Nutrient enrichment of coastal waters stimulates the growth of algae beyond the capacity of grazers to control algal abundance.  The source, nature and level of nutrient inputs determine the impact of eutrophication on coral reefs and other coastal marine communities.  In the water column, phytoplankton can bloom and decrease light penetration, thereby reducing the photosynthetic capacity of the corals’ zooxanthellae.  On the bottom, macroalgae and cyanobacteria can out-compete corals for space for recruitment and growth, leading to overgrowth, smothering and recruitment failure.  Benthic algae also serve to trap sediments, further enhancing turbidity and smothering.

Several nutrient sources related to human activity may result in eutrophication of costal waters, such as domestic and agricultural sewage, agricultural fertilizers, runoff from golf courses and industrial pollutants. In February 2002, the Puerto Rico Aqueduct and Sewer Authority (PRASA) was charged with discharging raw sewage and other pollutants into navigable waters from 471 pump stations throughout the island of Puerto Rico and failing to properly operate and maintain the pump stations, among other violations. The intermittent and ongoing discharges posed serious threats to human health and the environment. Data from a November 2005 survey on submarine outfalls shows that coastal waters in the vicinity of the Aguadilla Regional Waste Water Treatment Plant (RWWTP) submarine outfall tend to retain their oligotrophic character despite the influence of effluent discharge. Other plants, such as the Ponce RWWTP have had problems that have resulted in the unauthorized discharges to marine waters. In June 2006, PRASA agreed to spend $1.7 million in improving wastewater treatments.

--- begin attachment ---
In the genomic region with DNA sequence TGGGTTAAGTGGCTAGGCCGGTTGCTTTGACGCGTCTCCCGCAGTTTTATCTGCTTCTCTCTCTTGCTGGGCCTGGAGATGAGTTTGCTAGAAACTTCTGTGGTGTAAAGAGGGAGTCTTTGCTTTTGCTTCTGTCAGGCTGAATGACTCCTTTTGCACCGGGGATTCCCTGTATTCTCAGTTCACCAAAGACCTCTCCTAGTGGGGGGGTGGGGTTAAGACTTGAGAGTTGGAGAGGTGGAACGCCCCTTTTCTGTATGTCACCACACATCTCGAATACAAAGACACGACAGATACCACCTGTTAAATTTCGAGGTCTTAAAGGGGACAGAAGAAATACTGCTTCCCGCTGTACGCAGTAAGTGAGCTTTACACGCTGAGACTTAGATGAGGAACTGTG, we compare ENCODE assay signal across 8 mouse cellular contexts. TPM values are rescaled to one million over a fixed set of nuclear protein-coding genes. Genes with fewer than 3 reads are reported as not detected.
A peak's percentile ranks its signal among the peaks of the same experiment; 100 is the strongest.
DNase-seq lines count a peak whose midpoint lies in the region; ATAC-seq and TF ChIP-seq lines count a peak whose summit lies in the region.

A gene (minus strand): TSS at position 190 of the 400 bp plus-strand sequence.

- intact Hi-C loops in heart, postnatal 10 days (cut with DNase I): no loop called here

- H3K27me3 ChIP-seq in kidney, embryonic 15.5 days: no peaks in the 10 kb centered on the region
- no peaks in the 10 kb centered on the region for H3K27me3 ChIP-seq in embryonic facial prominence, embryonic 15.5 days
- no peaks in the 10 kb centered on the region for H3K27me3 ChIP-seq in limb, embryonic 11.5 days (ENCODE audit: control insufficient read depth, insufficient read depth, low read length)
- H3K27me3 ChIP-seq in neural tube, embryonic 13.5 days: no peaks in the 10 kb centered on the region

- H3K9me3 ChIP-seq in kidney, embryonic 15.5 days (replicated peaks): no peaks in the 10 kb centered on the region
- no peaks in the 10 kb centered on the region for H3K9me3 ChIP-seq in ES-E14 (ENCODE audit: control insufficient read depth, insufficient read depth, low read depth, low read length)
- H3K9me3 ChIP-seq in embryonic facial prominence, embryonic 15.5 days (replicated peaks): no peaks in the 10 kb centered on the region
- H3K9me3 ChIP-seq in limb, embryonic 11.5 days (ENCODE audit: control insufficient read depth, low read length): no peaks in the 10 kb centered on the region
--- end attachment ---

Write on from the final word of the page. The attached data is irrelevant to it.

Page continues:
Rivers also represent a dominant source of sediment, bacteria and nutrient loading into Puerto Rico coastal waters. Naturally occurring events, such as hurricanes, influence the amount of river discharge resulting in extensive sediment and nutrient loading. The introduction of these nutrients, organic matter and other materials provide favorable conditions for the primary productivity of algae. After the pass of Hurricane Georges (1998), an estimated 1,000 metric tons of nitrate were discharged to the coastal waters of Puerto Rico, increasing phytoplankton biomass by at least two orders of magnitude. The Clean Water Act (CWA) 301 (h) program devised monitoring of influent and effluent water quality, receiving water quality, sediment quality, benthic invertebrate communities, fish and epibenthic invertebrate communities and coral community assessment.

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